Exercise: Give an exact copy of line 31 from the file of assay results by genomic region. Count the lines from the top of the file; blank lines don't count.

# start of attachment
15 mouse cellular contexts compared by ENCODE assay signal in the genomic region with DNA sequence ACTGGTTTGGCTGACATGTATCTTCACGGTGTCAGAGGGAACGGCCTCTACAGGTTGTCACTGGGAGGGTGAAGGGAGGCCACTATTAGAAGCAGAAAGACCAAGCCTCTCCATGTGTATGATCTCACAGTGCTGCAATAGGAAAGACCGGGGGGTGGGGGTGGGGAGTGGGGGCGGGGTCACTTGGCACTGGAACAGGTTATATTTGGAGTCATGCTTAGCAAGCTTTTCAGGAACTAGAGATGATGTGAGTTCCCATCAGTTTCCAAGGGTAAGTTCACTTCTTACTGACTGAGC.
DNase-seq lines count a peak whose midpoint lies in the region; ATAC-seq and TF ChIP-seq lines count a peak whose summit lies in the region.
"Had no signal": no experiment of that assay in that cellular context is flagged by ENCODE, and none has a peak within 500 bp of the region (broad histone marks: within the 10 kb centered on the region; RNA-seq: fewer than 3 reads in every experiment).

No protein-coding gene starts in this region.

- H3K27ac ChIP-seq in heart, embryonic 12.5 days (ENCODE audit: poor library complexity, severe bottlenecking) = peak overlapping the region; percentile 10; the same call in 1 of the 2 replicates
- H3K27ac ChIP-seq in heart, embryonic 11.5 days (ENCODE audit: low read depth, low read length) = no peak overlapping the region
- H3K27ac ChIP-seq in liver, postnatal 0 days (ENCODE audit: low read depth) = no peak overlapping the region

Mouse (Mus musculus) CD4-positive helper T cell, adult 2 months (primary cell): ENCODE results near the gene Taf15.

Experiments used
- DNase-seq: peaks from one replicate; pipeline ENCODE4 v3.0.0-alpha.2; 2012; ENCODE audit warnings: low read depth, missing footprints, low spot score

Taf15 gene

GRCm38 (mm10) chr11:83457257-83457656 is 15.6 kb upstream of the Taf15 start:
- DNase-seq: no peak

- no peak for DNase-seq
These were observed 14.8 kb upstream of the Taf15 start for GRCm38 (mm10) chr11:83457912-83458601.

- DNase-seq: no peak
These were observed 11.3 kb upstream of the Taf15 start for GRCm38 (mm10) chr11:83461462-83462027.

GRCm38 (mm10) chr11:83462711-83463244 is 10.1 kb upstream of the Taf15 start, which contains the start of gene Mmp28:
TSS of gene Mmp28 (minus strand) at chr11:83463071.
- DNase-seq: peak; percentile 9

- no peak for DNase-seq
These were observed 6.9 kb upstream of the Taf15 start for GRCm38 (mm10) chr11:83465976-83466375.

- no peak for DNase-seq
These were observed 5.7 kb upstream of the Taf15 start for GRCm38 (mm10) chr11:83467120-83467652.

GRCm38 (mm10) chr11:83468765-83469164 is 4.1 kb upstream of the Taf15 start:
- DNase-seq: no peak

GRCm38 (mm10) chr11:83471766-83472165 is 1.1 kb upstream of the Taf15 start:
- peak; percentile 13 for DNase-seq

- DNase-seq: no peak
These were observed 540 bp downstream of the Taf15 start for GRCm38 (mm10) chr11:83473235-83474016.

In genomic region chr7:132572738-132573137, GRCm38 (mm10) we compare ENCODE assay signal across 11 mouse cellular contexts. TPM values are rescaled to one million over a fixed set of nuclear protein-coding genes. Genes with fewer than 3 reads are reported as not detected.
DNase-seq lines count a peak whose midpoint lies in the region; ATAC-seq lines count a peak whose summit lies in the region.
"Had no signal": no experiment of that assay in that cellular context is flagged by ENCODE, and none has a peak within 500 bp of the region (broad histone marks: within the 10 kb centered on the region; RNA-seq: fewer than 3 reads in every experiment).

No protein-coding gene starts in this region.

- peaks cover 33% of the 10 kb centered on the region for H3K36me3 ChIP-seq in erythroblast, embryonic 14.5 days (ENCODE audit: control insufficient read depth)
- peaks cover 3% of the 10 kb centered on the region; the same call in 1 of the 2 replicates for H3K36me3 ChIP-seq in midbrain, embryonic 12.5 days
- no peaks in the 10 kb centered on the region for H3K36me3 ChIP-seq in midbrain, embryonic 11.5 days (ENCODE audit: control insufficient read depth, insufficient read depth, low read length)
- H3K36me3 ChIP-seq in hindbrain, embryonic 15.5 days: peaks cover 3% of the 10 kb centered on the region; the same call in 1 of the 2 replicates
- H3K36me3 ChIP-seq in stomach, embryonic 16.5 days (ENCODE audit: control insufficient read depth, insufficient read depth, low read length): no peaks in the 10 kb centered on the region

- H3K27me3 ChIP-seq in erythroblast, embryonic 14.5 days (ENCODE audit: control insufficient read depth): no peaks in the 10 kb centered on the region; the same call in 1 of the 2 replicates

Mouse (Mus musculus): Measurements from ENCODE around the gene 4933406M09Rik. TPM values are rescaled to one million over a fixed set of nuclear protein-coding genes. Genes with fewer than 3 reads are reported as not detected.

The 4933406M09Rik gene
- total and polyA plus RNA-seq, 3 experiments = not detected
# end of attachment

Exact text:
In genomic region chr7:132572738-132573137, GRCm38 (mm10) we compare ENCODE assay signal across 11 mouse cellular contexts. TPM values are rescaled to one million over a fixed set of nuclear protein-coding genes. Genes with fewer than 3 reads are reported as not detected.